“You are human after all. You are allowed to empathize and feel. Give yourself permission to feel and take that guilt away. That my reality is different from another individual does not mean I am completely alien to it. There is a connection. It might not be worse for me, but I am aware,” mentions Valladares as she explains how often this scenario plays out and how it shows an underlying stigma to mental health.
“As with visiting a physician, people tend to get professional help as a last resort and often, people prefer not to tell others they went to the psychologist. It is hard to accept you are not ok and sometimes there is a sense of failure when reaching out to a psychologist. It is ok not to manage your emotions, to feel disoriented. I always tell my patients the tools are within them, we are just using a torch so they can find their way back.”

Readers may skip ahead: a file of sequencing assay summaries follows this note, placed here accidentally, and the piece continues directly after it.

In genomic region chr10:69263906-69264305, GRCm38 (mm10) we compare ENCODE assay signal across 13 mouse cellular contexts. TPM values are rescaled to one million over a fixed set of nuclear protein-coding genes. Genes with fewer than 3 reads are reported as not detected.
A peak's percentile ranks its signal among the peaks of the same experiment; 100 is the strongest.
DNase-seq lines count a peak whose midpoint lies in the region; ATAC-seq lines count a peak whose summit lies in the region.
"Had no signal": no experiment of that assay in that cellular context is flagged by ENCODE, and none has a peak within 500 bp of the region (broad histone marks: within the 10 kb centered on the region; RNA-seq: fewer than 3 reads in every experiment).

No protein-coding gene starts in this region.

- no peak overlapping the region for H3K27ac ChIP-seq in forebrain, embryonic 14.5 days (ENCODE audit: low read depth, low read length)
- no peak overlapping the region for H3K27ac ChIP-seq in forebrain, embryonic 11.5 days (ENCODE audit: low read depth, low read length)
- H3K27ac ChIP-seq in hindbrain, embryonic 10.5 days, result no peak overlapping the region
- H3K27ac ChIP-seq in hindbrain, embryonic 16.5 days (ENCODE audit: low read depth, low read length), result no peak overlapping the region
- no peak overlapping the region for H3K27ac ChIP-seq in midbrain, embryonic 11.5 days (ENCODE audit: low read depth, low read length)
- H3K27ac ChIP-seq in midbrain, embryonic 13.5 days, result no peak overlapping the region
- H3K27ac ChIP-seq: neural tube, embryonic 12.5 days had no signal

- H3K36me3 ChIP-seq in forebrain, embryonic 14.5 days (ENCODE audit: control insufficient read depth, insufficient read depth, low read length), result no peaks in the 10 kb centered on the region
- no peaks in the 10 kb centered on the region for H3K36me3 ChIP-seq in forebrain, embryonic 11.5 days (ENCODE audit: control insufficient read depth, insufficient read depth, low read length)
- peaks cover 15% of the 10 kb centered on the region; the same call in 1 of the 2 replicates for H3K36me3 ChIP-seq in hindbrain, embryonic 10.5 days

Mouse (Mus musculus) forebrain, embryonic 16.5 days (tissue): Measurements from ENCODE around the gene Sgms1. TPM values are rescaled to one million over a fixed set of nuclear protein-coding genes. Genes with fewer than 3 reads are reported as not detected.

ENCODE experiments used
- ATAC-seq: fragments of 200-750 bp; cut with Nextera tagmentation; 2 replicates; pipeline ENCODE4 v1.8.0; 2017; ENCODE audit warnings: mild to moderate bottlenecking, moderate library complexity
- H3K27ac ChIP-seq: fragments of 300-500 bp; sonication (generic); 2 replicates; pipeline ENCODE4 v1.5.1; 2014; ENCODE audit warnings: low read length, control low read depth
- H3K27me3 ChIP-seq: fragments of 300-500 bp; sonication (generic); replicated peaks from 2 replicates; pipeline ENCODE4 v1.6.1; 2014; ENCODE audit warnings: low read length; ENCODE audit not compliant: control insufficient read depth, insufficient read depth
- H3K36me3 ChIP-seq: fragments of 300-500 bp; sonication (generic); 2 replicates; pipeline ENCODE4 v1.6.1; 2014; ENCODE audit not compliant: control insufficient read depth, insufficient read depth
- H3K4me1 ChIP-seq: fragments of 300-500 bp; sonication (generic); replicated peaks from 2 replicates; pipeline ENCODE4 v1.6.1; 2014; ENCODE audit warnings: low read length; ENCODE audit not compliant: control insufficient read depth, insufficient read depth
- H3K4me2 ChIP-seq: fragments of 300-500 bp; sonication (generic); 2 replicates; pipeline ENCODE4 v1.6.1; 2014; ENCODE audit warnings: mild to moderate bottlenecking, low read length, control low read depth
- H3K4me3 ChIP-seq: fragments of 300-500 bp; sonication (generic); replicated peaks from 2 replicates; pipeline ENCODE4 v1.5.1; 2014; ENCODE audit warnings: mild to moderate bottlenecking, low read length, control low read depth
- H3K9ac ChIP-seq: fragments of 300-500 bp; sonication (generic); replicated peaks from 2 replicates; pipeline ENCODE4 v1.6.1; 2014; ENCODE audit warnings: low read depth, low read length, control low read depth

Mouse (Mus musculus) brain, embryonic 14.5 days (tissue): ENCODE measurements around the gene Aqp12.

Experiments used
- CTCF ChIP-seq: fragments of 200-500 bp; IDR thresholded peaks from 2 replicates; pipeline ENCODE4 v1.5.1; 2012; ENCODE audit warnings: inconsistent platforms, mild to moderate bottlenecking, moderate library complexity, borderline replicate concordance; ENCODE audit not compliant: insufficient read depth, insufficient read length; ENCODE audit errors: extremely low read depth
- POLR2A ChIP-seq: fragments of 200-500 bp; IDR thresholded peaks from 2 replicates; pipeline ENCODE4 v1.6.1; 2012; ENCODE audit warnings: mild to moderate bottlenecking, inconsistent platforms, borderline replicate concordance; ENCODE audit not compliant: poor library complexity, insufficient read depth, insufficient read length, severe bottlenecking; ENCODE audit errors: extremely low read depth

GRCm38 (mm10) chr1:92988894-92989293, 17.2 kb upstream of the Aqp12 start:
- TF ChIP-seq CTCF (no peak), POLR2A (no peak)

During these pandemic times, the impact of one individual’s action on our society is more present that ever. Being kind to ourselves on our journey is the best gift for our community by embracing the good, the bad and the ugly. “One side the pandemic brought, is allowing people to acknowledge when they are not ok and to feel that way. Because to some extent, we might all have had an issue.”
PEACE BUILDER BIOGRAPHY
Carolina Loza Leon is a freelance journalist and political analyst focused on peacebuilding, human rights, and foreign policy reporting between Ecuador and Colombia.
DAILY PEACE ACTION
Observation: instead of judging myself for feeling a certain way, I have a notebook where I write my thoughts and feelings and scan my body to see how I react when I am happy or sad. I decided to take the time and observe and learn about myself. Try it with me.